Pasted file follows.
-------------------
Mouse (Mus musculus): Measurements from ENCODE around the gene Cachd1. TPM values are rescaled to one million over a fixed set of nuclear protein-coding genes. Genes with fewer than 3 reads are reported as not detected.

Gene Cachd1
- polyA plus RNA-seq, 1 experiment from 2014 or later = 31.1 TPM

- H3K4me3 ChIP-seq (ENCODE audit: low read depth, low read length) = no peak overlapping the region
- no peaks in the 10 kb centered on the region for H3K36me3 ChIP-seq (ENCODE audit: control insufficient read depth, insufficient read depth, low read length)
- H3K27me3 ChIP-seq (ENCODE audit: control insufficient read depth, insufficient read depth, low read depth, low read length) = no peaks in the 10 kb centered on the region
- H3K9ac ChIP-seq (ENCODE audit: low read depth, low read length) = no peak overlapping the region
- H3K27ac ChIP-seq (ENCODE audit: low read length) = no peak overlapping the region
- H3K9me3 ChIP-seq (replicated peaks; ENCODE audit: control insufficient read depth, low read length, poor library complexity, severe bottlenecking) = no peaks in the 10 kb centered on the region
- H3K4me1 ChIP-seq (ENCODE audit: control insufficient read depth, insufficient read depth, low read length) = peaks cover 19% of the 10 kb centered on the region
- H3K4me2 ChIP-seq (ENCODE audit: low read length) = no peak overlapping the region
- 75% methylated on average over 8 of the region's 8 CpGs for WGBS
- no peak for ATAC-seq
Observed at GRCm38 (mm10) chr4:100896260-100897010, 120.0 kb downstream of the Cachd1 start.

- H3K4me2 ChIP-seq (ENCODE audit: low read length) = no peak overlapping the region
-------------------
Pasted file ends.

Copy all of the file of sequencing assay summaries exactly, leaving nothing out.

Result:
Mouse (Mus musculus): Measurements from ENCODE around the gene Cachd1. TPM values are rescaled to one million over a fixed set of nuclear protein-coding genes. Genes with fewer than 3 reads are reported as not detected.

Gene Cachd1
- polyA plus RNA-seq, 1 experiment from 2014 or later = 31.1 TPM

- H3K4me3 ChIP-seq (ENCODE audit: low read depth, low read length) = no peak overlapping the region
- no peaks in the 10 kb centered on the region for H3K36me3 ChIP-seq (ENCODE audit: control insufficient read depth, insufficient read depth, low read length)
- H3K27me3 ChIP-seq (ENCODE audit: control insufficient read depth, insufficient read depth, low read depth, low read length) = no peaks in the 10 kb centered on the region
- H3K9ac ChIP-seq (ENCODE audit: low read depth, low read length) = no peak overlapping the region
- H3K27ac ChIP-seq (ENCODE audit: low read length) = no peak overlapping the region
- H3K9me3 ChIP-seq (replicated peaks; ENCODE audit: control insufficient read depth, low read length, poor library complexity, severe bottlenecking) = no peaks in the 10 kb centered on the region
- H3K4me1 ChIP-seq (ENCODE audit: control insufficient read depth, insufficient read depth, low read length) = peaks cover 19% of the 10 kb centered on the region
- H3K4me2 ChIP-seq (ENCODE audit: low read length) = no peak overlapping the region
- 75% methylated on average over 8 of the region's 8 CpGs for WGBS
- no peak for ATAC-seq
Observed at GRCm38 (mm10) chr4:100896260-100897010, 120.0 kb downstream of the Cachd1 start.

- H3K4me2 ChIP-seq (ENCODE audit: low read length) = no peak overlapping the region